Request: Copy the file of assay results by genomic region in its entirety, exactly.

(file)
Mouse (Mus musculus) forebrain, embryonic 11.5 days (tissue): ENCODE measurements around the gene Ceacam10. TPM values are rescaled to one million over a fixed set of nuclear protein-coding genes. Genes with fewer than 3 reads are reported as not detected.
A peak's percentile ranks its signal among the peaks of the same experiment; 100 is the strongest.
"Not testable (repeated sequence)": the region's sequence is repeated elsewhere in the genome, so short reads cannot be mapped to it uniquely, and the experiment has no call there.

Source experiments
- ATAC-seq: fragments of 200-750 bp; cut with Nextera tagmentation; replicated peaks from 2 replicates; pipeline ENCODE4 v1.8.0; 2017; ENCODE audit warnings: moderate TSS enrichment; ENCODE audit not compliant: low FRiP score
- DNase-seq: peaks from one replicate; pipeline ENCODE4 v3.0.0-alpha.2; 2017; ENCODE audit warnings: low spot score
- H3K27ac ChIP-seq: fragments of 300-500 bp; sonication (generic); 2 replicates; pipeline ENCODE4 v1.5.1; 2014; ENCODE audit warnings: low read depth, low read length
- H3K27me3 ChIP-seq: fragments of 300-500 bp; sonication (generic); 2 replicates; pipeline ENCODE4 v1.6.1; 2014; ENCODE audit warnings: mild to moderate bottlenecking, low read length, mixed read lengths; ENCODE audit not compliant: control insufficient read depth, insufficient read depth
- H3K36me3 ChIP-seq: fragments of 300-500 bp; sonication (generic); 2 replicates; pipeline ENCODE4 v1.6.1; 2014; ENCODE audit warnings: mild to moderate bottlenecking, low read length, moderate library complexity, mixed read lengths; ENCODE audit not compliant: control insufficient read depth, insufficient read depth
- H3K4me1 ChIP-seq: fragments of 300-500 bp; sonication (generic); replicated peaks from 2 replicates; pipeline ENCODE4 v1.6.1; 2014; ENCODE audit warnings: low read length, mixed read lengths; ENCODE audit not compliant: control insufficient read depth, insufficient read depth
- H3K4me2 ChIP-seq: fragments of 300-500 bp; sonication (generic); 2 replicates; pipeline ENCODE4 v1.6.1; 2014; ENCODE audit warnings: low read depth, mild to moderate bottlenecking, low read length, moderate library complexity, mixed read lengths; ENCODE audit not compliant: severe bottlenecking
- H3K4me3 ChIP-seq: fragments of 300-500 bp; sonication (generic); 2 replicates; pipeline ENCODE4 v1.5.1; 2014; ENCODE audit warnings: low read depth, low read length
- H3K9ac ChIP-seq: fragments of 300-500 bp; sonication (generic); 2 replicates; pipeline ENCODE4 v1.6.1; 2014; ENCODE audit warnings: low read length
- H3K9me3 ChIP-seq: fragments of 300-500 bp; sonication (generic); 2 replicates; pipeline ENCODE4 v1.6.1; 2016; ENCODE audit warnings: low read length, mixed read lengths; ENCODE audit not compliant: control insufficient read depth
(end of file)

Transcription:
Mouse (Mus musculus) forebrain, embryonic 11.5 days (tissue): ENCODE measurements around the gene Ceacam10. TPM values are rescaled to one million over a fixed set of nuclear protein-coding genes. Genes with fewer than 3 reads are reported as not detected.
A peak's percentile ranks its signal among the peaks of the same experiment; 100 is the strongest.
"Not testable (repeated sequence)": the region's sequence is repeated elsewhere in the genome, so short reads cannot be mapped to it uniquely, and the experiment has no call there.

Source experiments
- ATAC-seq: fragments of 200-750 bp; cut with Nextera tagmentation; replicated peaks from 2 replicates; pipeline ENCODE4 v1.8.0; 2017; ENCODE audit warnings: moderate TSS enrichment; ENCODE audit not compliant: low FRiP score
- DNase-seq: peaks from one replicate; pipeline ENCODE4 v3.0.0-alpha.2; 2017; ENCODE audit warnings: low spot score
- H3K27ac ChIP-seq: fragments of 300-500 bp; sonication (generic); 2 replicates; pipeline ENCODE4 v1.5.1; 2014; ENCODE audit warnings: low read depth, low read length
- H3K27me3 ChIP-seq: fragments of 300-500 bp; sonication (generic); 2 replicates; pipeline ENCODE4 v1.6.1; 2014; ENCODE audit warnings: mild to moderate bottlenecking, low read length, mixed read lengths; ENCODE audit not compliant: control insufficient read depth, insufficient read depth
- H3K36me3 ChIP-seq: fragments of 300-500 bp; sonication (generic); 2 replicates; pipeline ENCODE4 v1.6.1; 2014; ENCODE audit warnings: mild to moderate bottlenecking, low read length, moderate library complexity, mixed read lengths; ENCODE audit not compliant: control insufficient read depth, insufficient read depth
- H3K4me1 ChIP-seq: fragments of 300-500 bp; sonication (generic); replicated peaks from 2 replicates; pipeline ENCODE4 v1.6.1; 2014; ENCODE audit warnings: low read length, mixed read lengths; ENCODE audit not compliant: control insufficient read depth, insufficient read depth
- H3K4me2 ChIP-seq: fragments of 300-500 bp; sonication (generic); 2 replicates; pipeline ENCODE4 v1.6.1; 2014; ENCODE audit warnings: low read depth, mild to moderate bottlenecking, low read length, moderate library complexity, mixed read lengths; ENCODE audit not compliant: severe bottlenecking
- H3K4me3 ChIP-seq: fragments of 300-500 bp; sonication (generic); 2 replicates; pipeline ENCODE4 v1.5.1; 2014; ENCODE audit warnings: low read depth, low read length
- H3K9ac ChIP-seq: fragments of 300-500 bp; sonication (generic); 2 replicates; pipeline ENCODE4 v1.6.1; 2014; ENCODE audit warnings: low read length
- H3K9me3 ChIP-seq: fragments of 300-500 bp; sonication (generic); 2 replicates; pipeline ENCODE4 v1.6.1; 2016; ENCODE audit warnings: low read length, mixed read lengths; ENCODE audit not compliant: control insufficient read depth